Ask The Helpline: Lymphoedema - the facts

BCNA’s Helpline includes experienced cancer nurses who provide support and information. Though the Helpline can’t provide personalised medical advice, the team can talk to you about concerns you may be experiencing and refer you to supports available to assist you. Here, the Helpline answers some common questions about breast cancer and its treatments.

  • Call our Helpline 1800 500 258 for free and confidential information, support and referral.
  • You can also contact our Helpline by emailing
  • You can join our online network at


Lymphoedema is swelling that occurs when lymph fluid builds up in the tissue under the skin. In people treated for breast cancer swelling can occur in the hand, arm and chest of the affected side.

Why does lymphoedema occur?

Many people with breast cancer have lymph nodes removed as part of surgical treatment for breast cancer. The procedure removing at least one to three lymph nodes is called a sentinel node biopsy, and having many nodes removed is referred to as an axillary lymph node dissection. If cancer has spread, it is most likely to move into the lymph nodes in the armpit first, as they drain the lymph fluid from the breast. Some people can develop lymphoedema after surgery or radiotherapy to the lymph nodes under the arm and surrounding area. Surgery and radiation can interrupt or damage some of the nodes and vessels that lymph fluid moves through, resulting in a backup of fluid in the tissues. The risk of lymphoedema is low with sentinel node biopsy but increases with more treatment to the armpit, i.e. extensive axillary dissection and radiotherapy.

Early detection of lymphoedema is important to prevent the condition from worsening. It is also important to know that with good management of the condition, people can live normal lives.

Knowing your risk factors and being aware of early symptoms is critical, as lymphoedema is much more likely to be easily managed if identified early.

Symptoms of lymphoedema

  • swelling (oedema) in the hand/arm/chest of the affected side
  • tightness, feeling of heaviness or change in sensation (tingling, numbness)
  • a dull ache
  • arm stiffness, hardness or firmness
  • dry skin.

Reducing your risk

  • Knowing whether you are at high or low risk of developing lymphoedema is important. There are a number of things you can do to reduce your risk of lymphoedema, including:Maintaining a healthy weight by eating a healthy diet and engaging in regular activity such as swimming or resistance training. Starting slowly with exercise and building gradually is the key.
  • Ensuring you do your arm and shoulder exercises after surgery as directed by your physiotherapist.
  • Using your affected arm normally for daily activities.
  • Reducing your risk of infection (cellulitis) that can lead to lymphoedema. Contact your GP straight away if you notice any signs of infection such as heat, swelling, redness, pain or flu-like symptoms.
  • Taking good care of your skin, e.g. keeping it clean, dry and moisturised, protected with gloves if gardening or washing dishes, wearing protection when in the sun, treating any cuts to the skin with antiseptic, using an electric razor to shave your armpit, taking care when cutting nails and applying insect repellent to avoid bites/stings.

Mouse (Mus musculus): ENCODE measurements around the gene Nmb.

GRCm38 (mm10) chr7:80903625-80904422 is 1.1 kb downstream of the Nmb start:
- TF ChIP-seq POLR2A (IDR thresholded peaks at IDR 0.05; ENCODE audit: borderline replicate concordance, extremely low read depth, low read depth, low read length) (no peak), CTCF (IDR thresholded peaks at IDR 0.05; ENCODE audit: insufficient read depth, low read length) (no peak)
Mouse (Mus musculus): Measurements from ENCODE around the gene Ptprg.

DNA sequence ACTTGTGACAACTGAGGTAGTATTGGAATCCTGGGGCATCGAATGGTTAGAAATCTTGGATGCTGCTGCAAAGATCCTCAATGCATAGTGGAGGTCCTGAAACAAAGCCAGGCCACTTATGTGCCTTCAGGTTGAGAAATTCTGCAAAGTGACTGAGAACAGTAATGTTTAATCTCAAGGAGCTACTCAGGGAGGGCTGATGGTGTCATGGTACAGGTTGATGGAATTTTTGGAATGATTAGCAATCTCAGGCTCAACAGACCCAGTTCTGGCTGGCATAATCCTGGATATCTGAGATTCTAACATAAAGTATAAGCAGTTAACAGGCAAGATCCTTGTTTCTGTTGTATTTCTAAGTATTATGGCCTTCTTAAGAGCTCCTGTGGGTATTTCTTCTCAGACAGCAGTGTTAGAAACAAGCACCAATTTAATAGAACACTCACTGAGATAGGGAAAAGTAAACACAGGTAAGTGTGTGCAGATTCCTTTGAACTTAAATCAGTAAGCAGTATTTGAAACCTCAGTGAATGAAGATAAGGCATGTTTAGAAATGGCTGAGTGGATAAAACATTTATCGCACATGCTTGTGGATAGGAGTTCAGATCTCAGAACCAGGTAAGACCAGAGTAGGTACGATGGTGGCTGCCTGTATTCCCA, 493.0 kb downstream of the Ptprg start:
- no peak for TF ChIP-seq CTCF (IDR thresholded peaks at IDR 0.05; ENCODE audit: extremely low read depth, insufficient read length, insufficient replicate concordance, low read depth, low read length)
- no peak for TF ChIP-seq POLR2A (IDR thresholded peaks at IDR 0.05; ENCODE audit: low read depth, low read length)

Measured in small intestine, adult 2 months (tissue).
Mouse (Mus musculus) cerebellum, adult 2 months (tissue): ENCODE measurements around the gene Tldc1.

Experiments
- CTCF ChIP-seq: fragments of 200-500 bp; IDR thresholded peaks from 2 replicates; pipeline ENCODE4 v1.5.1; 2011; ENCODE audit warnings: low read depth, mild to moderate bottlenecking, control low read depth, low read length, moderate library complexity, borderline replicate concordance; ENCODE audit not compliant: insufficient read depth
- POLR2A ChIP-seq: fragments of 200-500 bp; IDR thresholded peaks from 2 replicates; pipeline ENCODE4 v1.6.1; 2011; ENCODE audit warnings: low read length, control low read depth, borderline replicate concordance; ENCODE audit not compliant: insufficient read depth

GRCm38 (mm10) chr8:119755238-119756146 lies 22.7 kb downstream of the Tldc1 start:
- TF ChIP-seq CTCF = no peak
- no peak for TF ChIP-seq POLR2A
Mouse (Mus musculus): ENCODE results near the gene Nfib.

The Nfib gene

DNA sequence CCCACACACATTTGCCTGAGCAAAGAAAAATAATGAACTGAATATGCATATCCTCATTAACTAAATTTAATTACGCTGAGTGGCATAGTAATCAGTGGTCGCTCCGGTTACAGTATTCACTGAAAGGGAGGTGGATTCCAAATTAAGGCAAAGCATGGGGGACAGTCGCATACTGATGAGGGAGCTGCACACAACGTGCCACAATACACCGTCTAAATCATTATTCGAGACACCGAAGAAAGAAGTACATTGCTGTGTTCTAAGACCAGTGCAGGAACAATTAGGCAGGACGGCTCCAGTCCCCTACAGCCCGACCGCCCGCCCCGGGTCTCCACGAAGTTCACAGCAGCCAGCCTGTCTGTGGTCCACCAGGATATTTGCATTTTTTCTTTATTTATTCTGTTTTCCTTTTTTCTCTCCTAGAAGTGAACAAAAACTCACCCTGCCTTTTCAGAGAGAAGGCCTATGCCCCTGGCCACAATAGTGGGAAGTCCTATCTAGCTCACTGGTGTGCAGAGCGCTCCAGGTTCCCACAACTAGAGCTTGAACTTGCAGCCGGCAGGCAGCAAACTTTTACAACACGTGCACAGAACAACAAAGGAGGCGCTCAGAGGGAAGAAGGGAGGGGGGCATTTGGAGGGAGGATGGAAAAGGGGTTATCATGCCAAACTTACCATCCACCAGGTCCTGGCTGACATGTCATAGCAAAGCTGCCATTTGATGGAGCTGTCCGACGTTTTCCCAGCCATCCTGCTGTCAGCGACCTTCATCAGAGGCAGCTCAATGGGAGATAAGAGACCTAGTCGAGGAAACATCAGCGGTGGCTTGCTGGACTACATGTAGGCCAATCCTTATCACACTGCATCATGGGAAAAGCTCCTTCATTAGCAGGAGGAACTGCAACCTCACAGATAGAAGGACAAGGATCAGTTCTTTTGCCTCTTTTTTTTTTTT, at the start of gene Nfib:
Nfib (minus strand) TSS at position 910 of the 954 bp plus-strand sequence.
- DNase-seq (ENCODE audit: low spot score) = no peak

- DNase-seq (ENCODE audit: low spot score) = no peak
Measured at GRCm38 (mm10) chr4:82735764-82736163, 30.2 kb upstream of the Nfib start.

• There is not strong evidence that having injections, taking blood or having your blood pressure taken on an at-risk arm will cause cause lymphoedema. However, you may prefer to use your other arm. It is important you speak to a health professional if you are concerned about any procedures on your affected arm.
  • There is not strong evidence that air travel or cabin pressure triggers lymphoedema. Doing gentle exercises such as clenching and un-clenching your fist or moving your arm during flights or long journeys can reduce the risk of swelling. If you are at high risk of lymphoedema or have lymphoedema already, it is important that you have a well-fitted sleeve prior to flying. This needs to be fitted by a specialist lymphoedema therapist, as an ill-fitting sleeve may also cause problems. Keeping well hydrated is also important. Speak to your lymphoedema therapist for advice before travelling.
  • Other precautions include wearing comfortable clothing and avoiding tight fitting jewellery so as not to impede lymph drainage. The important thing to remember is that early detection and early management can often prevent lymphoedema from developing or prevent it from getting worse.

Managing lymphoedema

To reduce the discomfort and swelling associated with lymphoedema it is important to be assessed and treated. Your GP may refer you to a specialist qualified lymphoedema therapist who will assess your symptoms and discuss the best ways to manage your lymphoedema. Complex lymphoedema therapy (CLT) may include for example, skin care, manual lymphatic drainage, compression bandages/sleeves and other techniques. Your specialist
lymphoedema therapist will discuss the best management plan for you.

Staying active and maintaining a healthy weight is also important. Being overweight can also affect how much your arm swells and the response to treatment. Physical activity is a key way of managing lymphoedema, as moving
muscles encourages lymph fluid to move away from the swollen area. Swimming, cycling, dragon boat racing, running, walking and yoga can all be helpful.

Your lymphoedema therapist may recommend you wear your compression garment during exercise or after you have cooled down.

  • BCNA also has two webcasts on lymphoedema. Click here to sign up and watch them.
  • To find a qualified therapist visit the Australasian Lymphology Association website. Also talk to your GP about accessing a specialist lymphoedema therapist through a chronic disease management plan that allows five Medicare-subsidised visits per year.
Issue 85
Spring 2019